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From: Kim Houze
Received: Oct. 16
Onions. Dissolutions of marriage. Bankruptcies. Foreclosures. Arrests = Judgment. Bitterness. Anger. Conflict. Lack of resolution. Criticism.
For months I have contemplated this letter. Not because I am better than anyone else or not guilty of being critical at times. Not because I do not have a desire to know others’ business or that I am above reproach myself.
The main reason is that I have become personally convicted and therefore more keenly aware of the way our society now thrives on knowing others’ personal information, yet we don’t seem to handle that information with grace, concern, understanding or sympathy.
The evolution of social media, the Internet, accessibility to public records and our culture’s insatiable hunger to learn all they can about their neighbors, friends and even total strangers has also bred a culture where others often become judgmental of those same friends, neighbors or total strangers because of what they have learned from these sources.
One of my favorite movies is an old film, “Meet John Doe.” The synopsis is basic human nature that is challenged by a loving, homeless man during the Great Depression:
“When newspaper publisher D.B. Norton, a fascistic type with presidential aspirations, decides to use John Doe (Gary Cooper) as his ticket to the White House, he puts Doe on the radio to deliver inspirational speeches to the masses ... The central message of the Doe speeches is “Love Thy Neighbor,” though, conceived in cynicism, the speeches strike so responsive a chord with the public that John Doe clubs pop up all over the country. Believing he is working for the good of America, Doe agrees to front the National John Doe Movement ...” (www.fandango.com/meetjohndoe_v32067/plotsummary).
In the movie, John Doe Clubs are started everywhere. Neighbors befriend neighbors. Strangers befriend strangers. Loving your neighbor replaces frustration, criticism and judgment.
Although the items mentioned above are published due to “public record” accessibility — is it truly necessary to know about the marriages that have failed in our community? Do we really need to know about the 18 year olds that made a mistake with underage drinking? Is it helpful for me to know that my neighbor had to file for bankruptcy or is being sued by a company, bank or collection agency? How does that improve my love for my neighbor? How does this information help my neighbor? More importantly, how does this information adversely affect the way I feel towards my neighbor?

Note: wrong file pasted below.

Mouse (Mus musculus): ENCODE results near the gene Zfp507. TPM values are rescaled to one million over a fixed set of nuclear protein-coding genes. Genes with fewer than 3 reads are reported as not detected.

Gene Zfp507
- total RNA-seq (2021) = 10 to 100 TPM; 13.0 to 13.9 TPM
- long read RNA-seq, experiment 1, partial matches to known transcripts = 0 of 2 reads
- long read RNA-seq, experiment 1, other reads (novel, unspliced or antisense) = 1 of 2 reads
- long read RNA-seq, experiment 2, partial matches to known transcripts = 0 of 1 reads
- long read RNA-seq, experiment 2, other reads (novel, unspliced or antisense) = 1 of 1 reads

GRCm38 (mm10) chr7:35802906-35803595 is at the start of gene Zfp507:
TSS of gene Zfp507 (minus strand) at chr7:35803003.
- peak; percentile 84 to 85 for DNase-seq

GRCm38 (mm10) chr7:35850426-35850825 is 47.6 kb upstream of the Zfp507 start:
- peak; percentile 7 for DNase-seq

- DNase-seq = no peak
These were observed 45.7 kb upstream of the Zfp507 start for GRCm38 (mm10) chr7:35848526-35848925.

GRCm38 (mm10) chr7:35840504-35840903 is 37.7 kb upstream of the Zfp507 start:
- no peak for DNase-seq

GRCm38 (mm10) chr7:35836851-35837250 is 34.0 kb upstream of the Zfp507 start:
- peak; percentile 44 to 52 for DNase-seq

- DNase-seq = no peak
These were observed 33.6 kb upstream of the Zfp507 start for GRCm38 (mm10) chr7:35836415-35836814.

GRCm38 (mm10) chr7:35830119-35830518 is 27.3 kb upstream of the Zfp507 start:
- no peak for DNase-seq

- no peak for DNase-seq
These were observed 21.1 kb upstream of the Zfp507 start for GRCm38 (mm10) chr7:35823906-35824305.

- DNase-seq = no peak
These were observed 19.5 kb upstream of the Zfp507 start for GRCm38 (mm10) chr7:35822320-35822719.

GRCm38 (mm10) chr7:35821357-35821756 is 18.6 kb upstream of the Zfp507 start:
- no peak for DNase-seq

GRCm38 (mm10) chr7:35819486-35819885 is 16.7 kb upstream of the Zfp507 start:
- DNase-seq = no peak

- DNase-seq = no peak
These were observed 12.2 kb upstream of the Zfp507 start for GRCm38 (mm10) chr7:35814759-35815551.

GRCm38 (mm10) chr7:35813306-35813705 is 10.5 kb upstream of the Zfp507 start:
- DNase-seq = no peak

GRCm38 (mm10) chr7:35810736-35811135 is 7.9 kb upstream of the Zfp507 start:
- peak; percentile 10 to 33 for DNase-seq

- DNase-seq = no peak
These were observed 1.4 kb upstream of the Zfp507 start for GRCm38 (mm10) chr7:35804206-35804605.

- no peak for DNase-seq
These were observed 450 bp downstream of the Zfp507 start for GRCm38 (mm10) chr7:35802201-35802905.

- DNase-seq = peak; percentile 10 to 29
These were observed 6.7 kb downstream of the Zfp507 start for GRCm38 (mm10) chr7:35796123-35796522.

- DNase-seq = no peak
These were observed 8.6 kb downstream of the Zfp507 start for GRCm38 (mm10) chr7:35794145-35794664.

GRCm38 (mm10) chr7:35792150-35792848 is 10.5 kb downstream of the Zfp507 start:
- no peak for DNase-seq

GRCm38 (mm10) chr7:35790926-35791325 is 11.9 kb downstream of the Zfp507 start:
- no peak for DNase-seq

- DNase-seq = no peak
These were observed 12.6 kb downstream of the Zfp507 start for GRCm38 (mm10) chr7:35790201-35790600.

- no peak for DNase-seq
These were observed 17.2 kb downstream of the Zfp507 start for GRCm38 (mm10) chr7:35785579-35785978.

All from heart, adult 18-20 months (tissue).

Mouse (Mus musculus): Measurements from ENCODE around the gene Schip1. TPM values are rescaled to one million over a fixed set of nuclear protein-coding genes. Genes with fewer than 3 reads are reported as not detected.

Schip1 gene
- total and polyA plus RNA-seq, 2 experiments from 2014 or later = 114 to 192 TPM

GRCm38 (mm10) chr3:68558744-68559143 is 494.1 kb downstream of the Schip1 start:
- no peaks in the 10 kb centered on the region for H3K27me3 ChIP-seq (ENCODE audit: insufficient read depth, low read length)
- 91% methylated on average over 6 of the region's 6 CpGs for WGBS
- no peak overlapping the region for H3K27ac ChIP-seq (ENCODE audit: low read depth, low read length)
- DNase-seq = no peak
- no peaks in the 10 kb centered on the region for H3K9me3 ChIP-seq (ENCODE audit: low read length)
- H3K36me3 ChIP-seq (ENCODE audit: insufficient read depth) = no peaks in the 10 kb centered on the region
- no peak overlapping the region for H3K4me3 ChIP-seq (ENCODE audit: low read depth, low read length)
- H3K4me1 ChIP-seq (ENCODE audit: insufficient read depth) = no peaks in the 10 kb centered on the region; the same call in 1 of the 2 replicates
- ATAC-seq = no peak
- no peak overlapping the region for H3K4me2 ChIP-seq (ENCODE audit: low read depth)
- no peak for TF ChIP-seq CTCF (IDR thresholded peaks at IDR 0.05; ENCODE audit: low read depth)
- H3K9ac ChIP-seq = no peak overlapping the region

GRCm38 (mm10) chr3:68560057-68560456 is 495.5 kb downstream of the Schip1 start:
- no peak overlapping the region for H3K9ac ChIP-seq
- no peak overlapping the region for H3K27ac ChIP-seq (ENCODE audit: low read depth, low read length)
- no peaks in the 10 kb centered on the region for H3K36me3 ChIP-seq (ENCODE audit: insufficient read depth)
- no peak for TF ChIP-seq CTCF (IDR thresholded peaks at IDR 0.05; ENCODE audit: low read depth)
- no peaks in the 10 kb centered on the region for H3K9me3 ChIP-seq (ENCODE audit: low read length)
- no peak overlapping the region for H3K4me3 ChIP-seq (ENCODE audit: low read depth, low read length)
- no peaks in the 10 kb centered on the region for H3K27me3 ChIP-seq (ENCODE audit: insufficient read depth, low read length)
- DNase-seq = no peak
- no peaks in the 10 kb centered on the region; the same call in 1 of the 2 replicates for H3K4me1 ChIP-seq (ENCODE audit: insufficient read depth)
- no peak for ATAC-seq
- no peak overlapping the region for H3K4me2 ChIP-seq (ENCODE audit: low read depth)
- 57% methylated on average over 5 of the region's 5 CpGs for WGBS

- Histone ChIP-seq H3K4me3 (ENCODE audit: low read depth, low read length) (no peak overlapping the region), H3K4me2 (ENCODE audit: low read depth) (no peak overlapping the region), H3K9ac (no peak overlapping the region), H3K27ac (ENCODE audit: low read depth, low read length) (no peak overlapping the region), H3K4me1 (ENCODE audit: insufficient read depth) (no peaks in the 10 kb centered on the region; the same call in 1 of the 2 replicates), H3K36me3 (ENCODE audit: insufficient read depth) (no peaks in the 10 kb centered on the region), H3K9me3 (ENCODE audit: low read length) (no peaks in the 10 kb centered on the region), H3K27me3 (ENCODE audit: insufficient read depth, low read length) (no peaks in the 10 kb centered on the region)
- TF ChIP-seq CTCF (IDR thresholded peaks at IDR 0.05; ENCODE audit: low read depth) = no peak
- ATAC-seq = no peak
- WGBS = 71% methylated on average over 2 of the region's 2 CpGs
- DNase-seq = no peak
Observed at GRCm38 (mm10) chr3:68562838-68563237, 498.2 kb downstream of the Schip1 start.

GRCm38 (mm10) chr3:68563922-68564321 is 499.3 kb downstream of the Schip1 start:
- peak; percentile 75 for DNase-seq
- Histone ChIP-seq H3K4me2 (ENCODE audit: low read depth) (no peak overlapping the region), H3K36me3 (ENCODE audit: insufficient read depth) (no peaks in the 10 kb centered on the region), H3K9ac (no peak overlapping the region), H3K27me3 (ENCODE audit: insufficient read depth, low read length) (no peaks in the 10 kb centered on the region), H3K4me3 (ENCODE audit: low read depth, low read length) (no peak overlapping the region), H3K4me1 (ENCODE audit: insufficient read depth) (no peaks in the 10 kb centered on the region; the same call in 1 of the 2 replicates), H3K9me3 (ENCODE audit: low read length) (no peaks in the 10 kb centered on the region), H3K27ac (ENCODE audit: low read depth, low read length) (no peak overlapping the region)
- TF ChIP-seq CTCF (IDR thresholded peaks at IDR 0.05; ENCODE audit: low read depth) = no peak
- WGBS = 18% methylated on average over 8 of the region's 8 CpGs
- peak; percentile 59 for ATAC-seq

You see, although we have access to public records — we are not privy to the full story. The tragic outcome of infidelity, drug abuse or domestic violence in a marriage. The loss of a job that you’ve had for 20 years that you never saw coming. The struggle that a parent has in raising teenagers in this culture of temptation and excess. The bottom line: We do not need to know the full story because we shouldn’t even know “part” of the story. If an individual is so curious about these unfortunate personal losses or circumstances – let them go to the Internet and search for public records themselves.
If you know your neighbor or friend is struggling financially, buy them groceries or pay one of their utility bills. If you know your friend is having a hard time raising their teenage children, offer them loving counsel and invite them to church. If you discover someone has lost their job, offer to type a new résumé and search new job leads. If you see that a neighbor is experiencing the pain and sadness of divorce, pray for them and have coffee with them to talk through their sadness. If your neighbor’s dog is barking all night or they’re working on their cars at 2 a.m., take them some homemade cookies and have a conversation with them.
Obviously, I know that all situations are not so black and white. We are human. Yet, I think a good first step in Columbus would be to remove some of the negative print and public records. Instead offer more human interest stories from our community about those we are making a positive impact on our young people, marriages, schools, churches or our community.
Choose kindness. Choose care. Choose understanding. Choose forgiveness. Choose love. Who knows, Columbus might be at the forefront of a brand new “John Doe Club” movement!
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